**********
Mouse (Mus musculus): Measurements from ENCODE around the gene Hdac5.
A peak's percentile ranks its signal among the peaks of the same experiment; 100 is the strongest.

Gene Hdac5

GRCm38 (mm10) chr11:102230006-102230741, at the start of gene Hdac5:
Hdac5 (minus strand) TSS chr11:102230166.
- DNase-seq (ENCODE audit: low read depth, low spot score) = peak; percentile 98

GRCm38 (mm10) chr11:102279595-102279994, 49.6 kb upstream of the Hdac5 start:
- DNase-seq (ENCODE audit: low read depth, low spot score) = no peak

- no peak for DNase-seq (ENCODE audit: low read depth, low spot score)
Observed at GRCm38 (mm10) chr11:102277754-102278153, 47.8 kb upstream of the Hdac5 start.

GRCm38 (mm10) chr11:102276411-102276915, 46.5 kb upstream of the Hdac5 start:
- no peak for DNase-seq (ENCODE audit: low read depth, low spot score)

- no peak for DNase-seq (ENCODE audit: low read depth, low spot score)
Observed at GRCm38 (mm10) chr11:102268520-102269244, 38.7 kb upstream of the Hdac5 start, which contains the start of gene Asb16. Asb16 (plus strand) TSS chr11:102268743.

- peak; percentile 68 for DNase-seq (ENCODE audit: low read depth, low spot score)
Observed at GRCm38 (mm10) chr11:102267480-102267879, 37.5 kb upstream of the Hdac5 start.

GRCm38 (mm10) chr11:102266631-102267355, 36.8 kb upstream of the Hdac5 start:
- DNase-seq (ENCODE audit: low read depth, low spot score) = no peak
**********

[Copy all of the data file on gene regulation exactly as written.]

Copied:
Mouse (Mus musculus): Measurements from ENCODE around the gene Hdac5.
A peak's percentile ranks its signal among the peaks of the same experiment; 100 is the strongest.

Gene Hdac5

GRCm38 (mm10) chr11:102230006-102230741, at the start of gene Hdac5:
Hdac5 (minus strand) TSS chr11:102230166.
- DNase-seq (ENCODE audit: low read depth, low spot score) = peak; percentile 98

GRCm38 (mm10) chr11:102279595-102279994, 49.6 kb upstream of the Hdac5 start:
- DNase-seq (ENCODE audit: low read depth, low spot score) = no peak

- no peak for DNase-seq (ENCODE audit: low read depth, low spot score)
Observed at GRCm38 (mm10) chr11:102277754-102278153, 47.8 kb upstream of the Hdac5 start.

GRCm38 (mm10) chr11:102276411-102276915, 46.5 kb upstream of the Hdac5 start:
- no peak for DNase-seq (ENCODE audit: low read depth, low spot score)

- no peak for DNase-seq (ENCODE audit: low read depth, low spot score)
Observed at GRCm38 (mm10) chr11:102268520-102269244, 38.7 kb upstream of the Hdac5 start, which contains the start of gene Asb16. Asb16 (plus strand) TSS chr11:102268743.

- peak; percentile 68 for DNase-seq (ENCODE audit: low read depth, low spot score)
Observed at GRCm38 (mm10) chr11:102267480-102267879, 37.5 kb upstream of the Hdac5 start.

GRCm38 (mm10) chr11:102266631-102267355, 36.8 kb upstream of the Hdac5 start:
- DNase-seq (ENCODE audit: low read depth, low spot score) = no peak